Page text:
The claimants did not make claim for any definite amount, but stated that if their views were desired they considered that they ought to be paid £500. This amount is in excess of the true value of the services rendered, and such excess, if paid, would be in the nature of a reward for salvage services. Ordinarily salvage services contemplate an impending sea peril, the going out in tempestuous weather, the risk of life, danger of the entire loss of property, and the skill employed in saving it from complete loss. None of these conditions appear to be present in the instant case.

The claim is one of services rendered under sudden emergency involving the loss of human life or the destruction of Government property. See section 3679, Revised Statutes, as amended by the act of February 27, 1906, 34 Stat. 49.

The provisions of this statute relate particularly to the acceptance of what is termed voluntary service, and the implication of the statute is that claims against the United States arising under the conditions stated may be considered. Such claims are more or less in the nature of equities and are generally for submission to the Congress for authority to make compensation therefor. If, however, a tangible service appears to have been rendered for which definite compensation can be computed, there appears no reason why, if an appropriation be available, settlement and adjustment should not be made through this office. See Section 236 of the Revised Statutes.

At the time of sending out the call for any ship in the vicinity to stand by it is shown that there were thirty-six inches of water in the hold of the vessel and the water continued to rise higher, notwithstanding the fact that the pumps were put into action. The nature of the damage and cause of the leak were not known, but such condition imperilled the ship and the lives of the 1,100 persons on board. It is shown that the compliance with the request to stand by required the Rexmore to change her course, involved a deviation of some 166 miles, and delayed her voyage approximately 12 hours. The actual cost of operating the vessel plus the profit lost during the time in question is found to be £147 8s. 4d., and is considered just and reasonable compensation for the service.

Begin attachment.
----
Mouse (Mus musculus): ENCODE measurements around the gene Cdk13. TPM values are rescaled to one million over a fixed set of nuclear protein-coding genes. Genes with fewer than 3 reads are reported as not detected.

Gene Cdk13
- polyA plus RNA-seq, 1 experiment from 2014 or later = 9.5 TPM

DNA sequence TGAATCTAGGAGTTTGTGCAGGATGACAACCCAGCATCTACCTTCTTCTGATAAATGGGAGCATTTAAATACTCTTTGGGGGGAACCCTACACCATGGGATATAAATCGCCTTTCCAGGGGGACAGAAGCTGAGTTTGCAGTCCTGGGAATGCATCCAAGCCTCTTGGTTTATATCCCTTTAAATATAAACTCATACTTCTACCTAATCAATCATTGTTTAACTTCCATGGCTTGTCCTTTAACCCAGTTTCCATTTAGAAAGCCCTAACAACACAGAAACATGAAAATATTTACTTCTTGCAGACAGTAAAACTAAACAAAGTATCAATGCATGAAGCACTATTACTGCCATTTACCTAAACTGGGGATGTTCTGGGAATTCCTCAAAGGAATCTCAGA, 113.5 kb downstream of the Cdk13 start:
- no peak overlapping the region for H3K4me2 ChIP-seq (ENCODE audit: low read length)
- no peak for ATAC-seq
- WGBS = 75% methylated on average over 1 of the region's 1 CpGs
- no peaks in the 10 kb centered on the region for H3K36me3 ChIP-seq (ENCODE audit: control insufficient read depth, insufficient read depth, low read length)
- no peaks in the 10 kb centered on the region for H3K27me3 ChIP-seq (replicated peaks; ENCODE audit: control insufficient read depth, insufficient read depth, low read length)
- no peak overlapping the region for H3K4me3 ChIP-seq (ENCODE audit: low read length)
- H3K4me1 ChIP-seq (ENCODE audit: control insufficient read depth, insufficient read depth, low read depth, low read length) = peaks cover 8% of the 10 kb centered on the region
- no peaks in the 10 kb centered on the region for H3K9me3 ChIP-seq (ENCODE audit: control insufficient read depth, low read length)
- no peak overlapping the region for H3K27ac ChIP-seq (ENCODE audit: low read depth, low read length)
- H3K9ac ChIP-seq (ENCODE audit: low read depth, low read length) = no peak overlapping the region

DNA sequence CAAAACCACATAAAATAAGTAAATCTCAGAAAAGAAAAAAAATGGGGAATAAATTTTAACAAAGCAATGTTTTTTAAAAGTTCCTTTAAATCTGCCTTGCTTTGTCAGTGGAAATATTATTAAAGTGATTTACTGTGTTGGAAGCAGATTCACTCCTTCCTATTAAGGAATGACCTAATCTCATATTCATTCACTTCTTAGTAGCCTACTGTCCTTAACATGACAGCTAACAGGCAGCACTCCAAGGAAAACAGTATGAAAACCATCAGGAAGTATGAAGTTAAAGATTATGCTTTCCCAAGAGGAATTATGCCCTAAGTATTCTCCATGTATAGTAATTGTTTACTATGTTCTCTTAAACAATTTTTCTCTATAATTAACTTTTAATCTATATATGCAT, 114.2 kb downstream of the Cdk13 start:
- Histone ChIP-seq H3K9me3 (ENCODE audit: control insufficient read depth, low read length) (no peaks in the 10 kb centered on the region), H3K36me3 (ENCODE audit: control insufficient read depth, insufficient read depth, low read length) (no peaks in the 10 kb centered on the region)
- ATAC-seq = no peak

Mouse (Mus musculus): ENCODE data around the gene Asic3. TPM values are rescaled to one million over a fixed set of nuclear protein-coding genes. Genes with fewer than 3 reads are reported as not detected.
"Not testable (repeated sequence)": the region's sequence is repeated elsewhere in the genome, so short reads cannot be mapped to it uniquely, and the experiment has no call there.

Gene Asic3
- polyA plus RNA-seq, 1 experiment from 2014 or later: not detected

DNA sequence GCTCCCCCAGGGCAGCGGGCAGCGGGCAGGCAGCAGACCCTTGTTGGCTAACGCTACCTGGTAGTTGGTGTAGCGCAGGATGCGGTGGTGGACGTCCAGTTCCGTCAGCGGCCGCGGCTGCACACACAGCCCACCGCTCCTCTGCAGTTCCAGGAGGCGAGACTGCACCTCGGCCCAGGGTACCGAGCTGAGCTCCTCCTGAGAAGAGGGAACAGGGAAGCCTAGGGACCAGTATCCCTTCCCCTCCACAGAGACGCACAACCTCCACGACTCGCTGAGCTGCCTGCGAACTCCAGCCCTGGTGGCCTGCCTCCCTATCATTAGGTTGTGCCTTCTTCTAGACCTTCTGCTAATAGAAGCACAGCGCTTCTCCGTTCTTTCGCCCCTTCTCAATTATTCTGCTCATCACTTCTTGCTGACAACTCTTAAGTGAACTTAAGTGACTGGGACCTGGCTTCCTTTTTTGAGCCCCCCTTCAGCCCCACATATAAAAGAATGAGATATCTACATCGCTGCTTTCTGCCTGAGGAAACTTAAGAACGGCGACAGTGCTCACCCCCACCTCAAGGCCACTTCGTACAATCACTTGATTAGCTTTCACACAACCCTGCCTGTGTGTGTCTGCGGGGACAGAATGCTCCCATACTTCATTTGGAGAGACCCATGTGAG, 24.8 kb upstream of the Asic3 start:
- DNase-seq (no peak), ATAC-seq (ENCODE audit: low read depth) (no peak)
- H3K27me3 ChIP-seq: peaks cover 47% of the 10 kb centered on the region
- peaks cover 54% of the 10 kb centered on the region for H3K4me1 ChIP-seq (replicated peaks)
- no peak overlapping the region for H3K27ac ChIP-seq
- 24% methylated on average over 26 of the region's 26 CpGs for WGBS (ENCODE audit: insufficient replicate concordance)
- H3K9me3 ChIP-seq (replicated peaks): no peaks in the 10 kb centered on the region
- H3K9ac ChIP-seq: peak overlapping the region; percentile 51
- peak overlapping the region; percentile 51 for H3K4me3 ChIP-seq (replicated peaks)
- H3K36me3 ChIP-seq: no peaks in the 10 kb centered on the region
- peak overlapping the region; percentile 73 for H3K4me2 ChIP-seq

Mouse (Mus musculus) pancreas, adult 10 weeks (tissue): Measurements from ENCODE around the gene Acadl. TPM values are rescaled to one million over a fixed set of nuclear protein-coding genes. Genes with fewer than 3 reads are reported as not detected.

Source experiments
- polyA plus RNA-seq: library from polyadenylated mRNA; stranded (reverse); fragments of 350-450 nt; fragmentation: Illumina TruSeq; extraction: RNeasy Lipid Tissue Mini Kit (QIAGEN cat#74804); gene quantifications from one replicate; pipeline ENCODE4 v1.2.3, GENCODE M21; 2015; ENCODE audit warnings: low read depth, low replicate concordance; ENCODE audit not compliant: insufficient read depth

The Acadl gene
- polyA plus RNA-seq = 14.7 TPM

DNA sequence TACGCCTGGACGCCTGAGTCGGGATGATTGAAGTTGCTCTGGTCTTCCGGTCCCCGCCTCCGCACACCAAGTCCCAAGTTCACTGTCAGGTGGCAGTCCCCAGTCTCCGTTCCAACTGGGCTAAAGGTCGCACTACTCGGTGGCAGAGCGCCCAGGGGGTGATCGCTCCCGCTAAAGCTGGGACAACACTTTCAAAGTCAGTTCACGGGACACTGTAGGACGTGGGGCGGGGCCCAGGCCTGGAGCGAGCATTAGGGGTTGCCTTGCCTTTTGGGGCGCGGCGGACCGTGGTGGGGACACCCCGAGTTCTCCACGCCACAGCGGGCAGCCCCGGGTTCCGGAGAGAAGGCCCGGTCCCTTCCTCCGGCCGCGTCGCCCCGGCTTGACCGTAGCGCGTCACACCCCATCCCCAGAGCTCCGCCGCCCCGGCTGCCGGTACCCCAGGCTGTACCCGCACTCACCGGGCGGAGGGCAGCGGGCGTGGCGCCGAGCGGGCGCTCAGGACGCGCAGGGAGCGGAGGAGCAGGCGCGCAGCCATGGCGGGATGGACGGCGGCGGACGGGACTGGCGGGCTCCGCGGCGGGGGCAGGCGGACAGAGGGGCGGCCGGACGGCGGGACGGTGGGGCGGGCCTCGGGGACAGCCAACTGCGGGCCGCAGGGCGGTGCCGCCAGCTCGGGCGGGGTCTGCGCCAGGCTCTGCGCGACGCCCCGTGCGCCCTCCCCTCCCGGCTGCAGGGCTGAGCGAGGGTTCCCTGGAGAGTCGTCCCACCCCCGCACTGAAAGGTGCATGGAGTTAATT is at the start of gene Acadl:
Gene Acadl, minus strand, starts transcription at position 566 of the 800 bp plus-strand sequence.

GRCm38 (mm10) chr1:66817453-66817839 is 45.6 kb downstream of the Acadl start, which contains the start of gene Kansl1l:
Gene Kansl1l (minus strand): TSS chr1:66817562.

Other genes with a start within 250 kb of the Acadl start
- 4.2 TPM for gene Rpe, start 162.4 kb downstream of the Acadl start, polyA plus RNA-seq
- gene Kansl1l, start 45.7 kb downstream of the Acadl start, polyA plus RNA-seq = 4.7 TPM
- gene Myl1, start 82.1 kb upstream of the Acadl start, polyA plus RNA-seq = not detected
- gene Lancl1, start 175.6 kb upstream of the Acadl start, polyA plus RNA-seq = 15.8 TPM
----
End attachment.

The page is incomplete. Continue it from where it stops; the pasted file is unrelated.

For payment therefor the appropriation for Transportation of the Army and its supplies for the fiscal year 1922 is determined to be available.

The £147 8s. 4d. hereby allowed will be paid at the rate of exchange current at date of settlement, but not in excess of the rate $4.8666 to the pound sterling.



The State and Federal Courts having concurrent jurisdiction in the enforce